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    I am VERY glad your son was able to get back to Plan B, Congrats and now maybe you all can breathe. Florida is a REALLY good State regarding Universities, especially if the student is a Bright Futures Academic Scholar (top tier). Our understanding (HS guidance dept.) is that if you are in the top 5% of your Class, State Universities in Florida are almost required to accept you, if you apply before July 1st. Both our sons' are still getting emails from schools in State that they expressed interest in telling them there is still time and offering tons of financial aid. If your son's medical is indeed waiverable after two years or less, he can still do NROTC, you do not have to attain "Advanced Standing" or a Scholarship until the start of your junior year. The Commission is the same (regular Navy), just minus the ring. May be another option, it seems like almost all Florida universities either have or share ROTC programs.
     
  13. TBK2023

    TBK2023 Member

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    Em
    I feel for you terribly. My DS was rejected his first attempt, and went to MMI as a self prep. He improved his immensely after a year of prep but was waitlisted and ultimately rejected again but realized he was close so applied a third time and was accepted to all in which he applied. MMI has a great prep program and the prepsters are many times more squared away than high schoolers thus had a easier time to adjust. There were several kids medically DQ and worked it out during the year to arrive at their respective academies a year older and more mature, with still full 4 year eligibility. Just FYI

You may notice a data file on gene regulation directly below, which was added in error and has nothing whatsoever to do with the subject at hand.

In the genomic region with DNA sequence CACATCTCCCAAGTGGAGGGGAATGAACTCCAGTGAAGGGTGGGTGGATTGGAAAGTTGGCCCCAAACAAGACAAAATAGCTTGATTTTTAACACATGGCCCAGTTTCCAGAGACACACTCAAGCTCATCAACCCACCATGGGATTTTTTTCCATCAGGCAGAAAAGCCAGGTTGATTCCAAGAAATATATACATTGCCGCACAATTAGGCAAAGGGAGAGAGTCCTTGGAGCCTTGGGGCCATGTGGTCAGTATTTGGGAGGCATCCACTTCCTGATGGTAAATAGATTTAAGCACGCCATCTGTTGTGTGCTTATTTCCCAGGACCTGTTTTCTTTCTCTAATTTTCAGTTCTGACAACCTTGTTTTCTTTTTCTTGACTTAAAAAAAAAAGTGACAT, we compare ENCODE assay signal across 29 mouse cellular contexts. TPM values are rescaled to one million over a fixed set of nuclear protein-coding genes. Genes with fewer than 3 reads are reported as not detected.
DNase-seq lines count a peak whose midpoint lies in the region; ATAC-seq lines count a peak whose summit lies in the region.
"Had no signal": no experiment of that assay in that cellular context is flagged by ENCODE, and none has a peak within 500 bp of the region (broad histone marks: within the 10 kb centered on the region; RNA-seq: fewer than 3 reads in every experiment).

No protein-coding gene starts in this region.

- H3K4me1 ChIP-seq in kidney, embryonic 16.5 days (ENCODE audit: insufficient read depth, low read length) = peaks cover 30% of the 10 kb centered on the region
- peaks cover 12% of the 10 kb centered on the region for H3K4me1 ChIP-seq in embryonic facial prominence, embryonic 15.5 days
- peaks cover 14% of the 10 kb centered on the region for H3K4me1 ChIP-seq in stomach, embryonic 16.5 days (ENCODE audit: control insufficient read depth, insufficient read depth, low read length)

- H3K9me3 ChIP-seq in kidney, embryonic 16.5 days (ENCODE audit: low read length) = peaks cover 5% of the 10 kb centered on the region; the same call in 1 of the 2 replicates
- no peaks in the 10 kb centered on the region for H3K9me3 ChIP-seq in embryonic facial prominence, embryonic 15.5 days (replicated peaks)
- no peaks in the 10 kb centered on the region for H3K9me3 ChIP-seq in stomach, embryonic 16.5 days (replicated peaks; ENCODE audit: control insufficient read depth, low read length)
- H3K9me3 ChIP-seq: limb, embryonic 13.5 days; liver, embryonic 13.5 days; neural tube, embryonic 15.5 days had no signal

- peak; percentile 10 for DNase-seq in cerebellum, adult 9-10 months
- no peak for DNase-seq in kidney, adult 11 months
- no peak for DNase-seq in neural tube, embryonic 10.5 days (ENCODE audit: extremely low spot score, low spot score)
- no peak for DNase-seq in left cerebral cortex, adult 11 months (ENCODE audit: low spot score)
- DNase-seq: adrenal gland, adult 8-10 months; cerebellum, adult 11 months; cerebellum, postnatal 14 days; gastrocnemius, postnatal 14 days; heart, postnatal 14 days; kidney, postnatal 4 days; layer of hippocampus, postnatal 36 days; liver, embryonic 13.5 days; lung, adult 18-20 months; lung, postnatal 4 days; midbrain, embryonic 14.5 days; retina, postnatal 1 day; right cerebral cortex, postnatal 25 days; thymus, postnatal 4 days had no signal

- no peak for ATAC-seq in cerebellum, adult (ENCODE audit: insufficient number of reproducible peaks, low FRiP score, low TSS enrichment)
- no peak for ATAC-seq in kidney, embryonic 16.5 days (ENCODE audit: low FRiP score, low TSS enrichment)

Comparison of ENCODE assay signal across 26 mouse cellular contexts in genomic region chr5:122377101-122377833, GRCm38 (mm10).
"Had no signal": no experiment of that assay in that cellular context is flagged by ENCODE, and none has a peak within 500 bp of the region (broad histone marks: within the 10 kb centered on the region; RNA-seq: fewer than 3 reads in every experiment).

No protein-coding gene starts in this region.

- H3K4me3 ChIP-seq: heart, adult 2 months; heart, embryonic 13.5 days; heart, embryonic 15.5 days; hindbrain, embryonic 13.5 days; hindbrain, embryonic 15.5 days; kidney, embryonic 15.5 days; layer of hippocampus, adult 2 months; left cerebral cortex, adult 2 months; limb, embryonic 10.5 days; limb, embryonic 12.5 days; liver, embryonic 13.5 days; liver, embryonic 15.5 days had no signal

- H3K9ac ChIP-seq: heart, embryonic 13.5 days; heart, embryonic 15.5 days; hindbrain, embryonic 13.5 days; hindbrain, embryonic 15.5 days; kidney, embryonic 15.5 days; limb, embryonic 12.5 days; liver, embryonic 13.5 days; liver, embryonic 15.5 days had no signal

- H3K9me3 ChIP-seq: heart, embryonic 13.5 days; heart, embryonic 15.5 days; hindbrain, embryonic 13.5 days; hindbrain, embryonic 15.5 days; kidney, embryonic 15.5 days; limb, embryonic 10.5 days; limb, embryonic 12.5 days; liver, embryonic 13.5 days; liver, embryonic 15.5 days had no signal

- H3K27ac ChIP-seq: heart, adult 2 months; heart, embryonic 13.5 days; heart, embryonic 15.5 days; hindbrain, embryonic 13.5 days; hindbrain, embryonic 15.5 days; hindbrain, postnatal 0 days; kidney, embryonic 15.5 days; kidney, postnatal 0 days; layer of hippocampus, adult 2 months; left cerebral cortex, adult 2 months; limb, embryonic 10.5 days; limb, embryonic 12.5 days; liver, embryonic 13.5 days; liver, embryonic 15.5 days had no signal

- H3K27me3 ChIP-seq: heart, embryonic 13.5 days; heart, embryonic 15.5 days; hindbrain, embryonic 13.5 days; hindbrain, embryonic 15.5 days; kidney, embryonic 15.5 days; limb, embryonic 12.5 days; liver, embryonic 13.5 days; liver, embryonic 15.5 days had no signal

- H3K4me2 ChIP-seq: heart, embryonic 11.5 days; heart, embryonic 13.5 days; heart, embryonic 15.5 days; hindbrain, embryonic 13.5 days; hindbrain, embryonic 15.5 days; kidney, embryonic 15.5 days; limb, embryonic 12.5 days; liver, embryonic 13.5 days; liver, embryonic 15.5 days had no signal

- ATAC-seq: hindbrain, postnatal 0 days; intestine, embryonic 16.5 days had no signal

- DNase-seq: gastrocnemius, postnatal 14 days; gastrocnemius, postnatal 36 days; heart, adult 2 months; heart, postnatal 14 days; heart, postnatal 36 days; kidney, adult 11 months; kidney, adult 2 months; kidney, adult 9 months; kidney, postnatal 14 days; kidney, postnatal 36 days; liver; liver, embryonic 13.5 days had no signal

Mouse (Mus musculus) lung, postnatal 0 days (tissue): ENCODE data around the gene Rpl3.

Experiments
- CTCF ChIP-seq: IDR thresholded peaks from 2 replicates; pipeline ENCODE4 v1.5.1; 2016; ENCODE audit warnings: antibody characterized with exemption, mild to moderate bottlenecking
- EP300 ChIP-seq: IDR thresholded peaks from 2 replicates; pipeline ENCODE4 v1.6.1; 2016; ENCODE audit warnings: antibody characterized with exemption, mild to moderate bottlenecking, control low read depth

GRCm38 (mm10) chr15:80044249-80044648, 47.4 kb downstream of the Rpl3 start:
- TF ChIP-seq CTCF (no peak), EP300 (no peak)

14. jl123

    jl123 Member

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    A search of the forum finds this info pretty easily in past threads.
    1. I post every year on this subject to help others avoid the experience I was involved with. A few years ago a candidate's parent called me after following some really bad advice from this forum. They got caught "double committing" by their high school college counselor who received a list of students from Plan B of all that high school's students who were committed to the Plan B college. Counselor was a member of National Association of College Admissions Counselors, whose ethics standards consider double committing an ethics violation. After much apologizing and pleading ignorance, counselor agreed not to report violation to SA as long as Plan B acceptance was immediately withdrawn.
    2. Another forum member posted his daughter's experience at having Plan B send her account to a collection agency for lost tuition.
    3. A mother posted about calling Plan B informing them student just completed summer training and would be going to SA instead of Plan B and angry admissions officer said he was reporting them to SA.
     
  15. NJROTC-CC

    NJROTC-CC Member

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    But as has been asked before “will the SA even care?”
     
    Last edited: Jun 17, 2019
  16. jl123

    jl123 Member

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    • The fact that the SA's don't use the Common App is irrelevant. The agreement is with Plan B.